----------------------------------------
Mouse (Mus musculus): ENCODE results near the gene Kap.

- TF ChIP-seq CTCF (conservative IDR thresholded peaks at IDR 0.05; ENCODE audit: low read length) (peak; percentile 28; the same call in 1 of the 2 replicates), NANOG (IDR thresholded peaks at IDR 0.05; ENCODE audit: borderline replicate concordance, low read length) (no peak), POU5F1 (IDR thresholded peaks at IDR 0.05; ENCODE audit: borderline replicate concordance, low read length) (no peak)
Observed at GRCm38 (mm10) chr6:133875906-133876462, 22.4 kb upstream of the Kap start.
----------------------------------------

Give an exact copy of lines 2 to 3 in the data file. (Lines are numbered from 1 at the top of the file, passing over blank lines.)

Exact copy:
- TF ChIP-seq CTCF (conservative IDR thresholded peaks at IDR 0.05; ENCODE audit: low read length) (peak; percentile 28; the same call in 1 of the 2 replicates), NANOG (IDR thresholded peaks at IDR 0.05; ENCODE audit: borderline replicate concordance, low read length) (no peak), POU5F1 (IDR thresholded peaks at IDR 0.05; ENCODE audit: borderline replicate concordance, low read length) (no peak)
Observed at GRCm38 (mm10) chr6:133875906-133876462, 22.4 kb upstream of the Kap start.